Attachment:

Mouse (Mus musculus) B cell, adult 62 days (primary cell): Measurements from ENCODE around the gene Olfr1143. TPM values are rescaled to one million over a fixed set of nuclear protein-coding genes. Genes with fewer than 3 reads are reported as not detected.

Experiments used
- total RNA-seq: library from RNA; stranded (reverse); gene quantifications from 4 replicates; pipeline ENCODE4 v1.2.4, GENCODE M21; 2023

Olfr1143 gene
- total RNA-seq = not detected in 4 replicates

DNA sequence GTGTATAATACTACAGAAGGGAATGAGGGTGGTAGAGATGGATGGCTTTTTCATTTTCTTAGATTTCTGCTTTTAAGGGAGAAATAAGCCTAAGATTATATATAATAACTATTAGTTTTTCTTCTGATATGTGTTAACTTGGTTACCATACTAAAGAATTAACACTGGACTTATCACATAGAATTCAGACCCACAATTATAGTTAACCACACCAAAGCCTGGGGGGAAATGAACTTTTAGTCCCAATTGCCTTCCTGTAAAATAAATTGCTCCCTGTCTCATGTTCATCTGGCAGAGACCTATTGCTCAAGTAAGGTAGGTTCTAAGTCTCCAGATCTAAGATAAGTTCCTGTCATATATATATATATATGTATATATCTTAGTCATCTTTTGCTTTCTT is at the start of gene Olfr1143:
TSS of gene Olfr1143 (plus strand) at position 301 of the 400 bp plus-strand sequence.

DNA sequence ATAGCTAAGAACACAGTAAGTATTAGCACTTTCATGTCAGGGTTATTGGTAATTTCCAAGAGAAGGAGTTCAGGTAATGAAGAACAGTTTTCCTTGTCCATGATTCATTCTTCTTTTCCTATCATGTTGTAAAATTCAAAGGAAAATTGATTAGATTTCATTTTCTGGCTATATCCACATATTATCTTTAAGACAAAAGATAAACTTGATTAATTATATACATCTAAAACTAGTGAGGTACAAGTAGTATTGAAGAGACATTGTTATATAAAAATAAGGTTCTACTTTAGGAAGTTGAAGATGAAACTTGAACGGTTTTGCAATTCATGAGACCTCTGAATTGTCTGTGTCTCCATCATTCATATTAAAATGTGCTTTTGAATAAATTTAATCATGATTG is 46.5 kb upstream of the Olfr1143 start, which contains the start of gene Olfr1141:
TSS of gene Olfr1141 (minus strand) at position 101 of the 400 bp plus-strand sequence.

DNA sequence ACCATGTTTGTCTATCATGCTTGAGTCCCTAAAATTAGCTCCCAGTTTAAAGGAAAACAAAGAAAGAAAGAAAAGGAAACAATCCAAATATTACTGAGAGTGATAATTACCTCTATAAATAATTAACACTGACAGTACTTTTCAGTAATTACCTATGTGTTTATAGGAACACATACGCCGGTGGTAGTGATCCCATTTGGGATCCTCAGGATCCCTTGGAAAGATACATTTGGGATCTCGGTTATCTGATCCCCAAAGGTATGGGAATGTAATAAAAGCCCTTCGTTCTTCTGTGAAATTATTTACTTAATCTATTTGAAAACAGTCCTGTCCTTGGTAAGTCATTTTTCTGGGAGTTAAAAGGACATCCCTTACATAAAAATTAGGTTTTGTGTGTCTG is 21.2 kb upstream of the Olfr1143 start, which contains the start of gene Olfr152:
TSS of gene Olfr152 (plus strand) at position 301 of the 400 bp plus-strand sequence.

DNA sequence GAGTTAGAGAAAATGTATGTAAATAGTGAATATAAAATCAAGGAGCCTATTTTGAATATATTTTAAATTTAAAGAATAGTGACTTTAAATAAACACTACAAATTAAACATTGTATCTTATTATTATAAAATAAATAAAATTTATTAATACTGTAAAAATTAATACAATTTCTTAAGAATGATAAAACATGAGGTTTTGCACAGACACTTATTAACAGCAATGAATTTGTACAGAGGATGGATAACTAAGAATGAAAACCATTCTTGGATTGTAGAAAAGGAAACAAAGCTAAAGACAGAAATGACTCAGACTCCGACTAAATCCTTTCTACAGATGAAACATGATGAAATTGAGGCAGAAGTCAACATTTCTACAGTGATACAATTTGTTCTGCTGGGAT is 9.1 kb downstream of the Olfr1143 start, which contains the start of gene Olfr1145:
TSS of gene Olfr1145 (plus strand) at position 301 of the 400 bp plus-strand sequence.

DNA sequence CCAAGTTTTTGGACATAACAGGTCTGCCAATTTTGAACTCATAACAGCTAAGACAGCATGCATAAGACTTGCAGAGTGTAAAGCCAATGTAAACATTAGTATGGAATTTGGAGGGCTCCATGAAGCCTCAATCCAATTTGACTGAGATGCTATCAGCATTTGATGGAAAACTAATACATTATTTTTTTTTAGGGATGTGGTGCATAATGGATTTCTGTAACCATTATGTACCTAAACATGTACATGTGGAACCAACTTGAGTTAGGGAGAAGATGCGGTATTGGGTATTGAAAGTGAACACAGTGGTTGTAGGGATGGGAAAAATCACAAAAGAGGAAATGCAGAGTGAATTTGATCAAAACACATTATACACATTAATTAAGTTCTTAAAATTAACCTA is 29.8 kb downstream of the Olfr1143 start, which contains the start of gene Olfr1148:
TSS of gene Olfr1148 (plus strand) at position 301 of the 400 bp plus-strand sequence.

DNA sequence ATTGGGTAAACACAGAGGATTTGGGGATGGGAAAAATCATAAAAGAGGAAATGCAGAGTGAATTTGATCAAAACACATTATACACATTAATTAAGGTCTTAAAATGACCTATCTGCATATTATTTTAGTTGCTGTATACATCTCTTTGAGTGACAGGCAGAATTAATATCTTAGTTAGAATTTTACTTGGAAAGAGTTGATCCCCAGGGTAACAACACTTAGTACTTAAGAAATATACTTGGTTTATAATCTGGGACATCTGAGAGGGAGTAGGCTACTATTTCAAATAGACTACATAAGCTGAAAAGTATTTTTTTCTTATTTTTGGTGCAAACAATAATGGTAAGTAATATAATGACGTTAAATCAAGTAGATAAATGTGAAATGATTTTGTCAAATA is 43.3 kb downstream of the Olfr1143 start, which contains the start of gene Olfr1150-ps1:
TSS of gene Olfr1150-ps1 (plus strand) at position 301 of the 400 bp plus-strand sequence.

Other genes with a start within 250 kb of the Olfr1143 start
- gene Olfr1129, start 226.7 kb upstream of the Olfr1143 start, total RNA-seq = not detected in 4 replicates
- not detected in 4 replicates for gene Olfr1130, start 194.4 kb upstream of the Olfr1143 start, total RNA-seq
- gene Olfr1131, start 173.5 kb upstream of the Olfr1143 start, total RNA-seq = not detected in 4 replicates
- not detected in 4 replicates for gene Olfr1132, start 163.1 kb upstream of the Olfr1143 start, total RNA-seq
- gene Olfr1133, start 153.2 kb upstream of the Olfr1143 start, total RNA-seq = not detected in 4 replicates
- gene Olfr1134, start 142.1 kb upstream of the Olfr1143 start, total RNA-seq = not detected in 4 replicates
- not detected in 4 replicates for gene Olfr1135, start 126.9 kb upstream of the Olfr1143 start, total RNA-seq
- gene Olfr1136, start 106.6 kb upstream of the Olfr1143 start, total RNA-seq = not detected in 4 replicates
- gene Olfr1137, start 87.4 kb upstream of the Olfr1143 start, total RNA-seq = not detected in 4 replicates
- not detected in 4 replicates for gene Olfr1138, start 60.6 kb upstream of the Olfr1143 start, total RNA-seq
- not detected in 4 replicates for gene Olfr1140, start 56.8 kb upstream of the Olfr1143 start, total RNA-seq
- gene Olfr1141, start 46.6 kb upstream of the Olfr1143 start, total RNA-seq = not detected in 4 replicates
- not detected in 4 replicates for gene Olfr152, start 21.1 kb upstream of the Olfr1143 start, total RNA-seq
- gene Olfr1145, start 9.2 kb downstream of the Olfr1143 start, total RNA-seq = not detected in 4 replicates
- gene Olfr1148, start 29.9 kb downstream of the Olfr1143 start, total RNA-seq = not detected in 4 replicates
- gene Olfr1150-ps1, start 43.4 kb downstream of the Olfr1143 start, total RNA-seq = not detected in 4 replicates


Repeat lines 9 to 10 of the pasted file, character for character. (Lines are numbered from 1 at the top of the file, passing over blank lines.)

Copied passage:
TSS of gene Olfr1141 (minus strand) at position 101 of the 400 bp plus-strand sequence.

DNA sequence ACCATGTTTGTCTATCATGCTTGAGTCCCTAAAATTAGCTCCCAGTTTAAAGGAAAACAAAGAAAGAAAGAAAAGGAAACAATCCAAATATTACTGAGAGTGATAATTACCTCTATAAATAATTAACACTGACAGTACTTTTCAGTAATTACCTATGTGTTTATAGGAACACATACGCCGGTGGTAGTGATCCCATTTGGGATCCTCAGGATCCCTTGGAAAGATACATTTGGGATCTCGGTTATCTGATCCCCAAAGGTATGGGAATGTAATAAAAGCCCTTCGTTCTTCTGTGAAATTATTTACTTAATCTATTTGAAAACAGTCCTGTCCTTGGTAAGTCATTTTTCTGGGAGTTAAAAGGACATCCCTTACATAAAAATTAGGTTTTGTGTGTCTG is 21.2 kb upstream of the Olfr1143 start, which contains the start of gene Olfr152: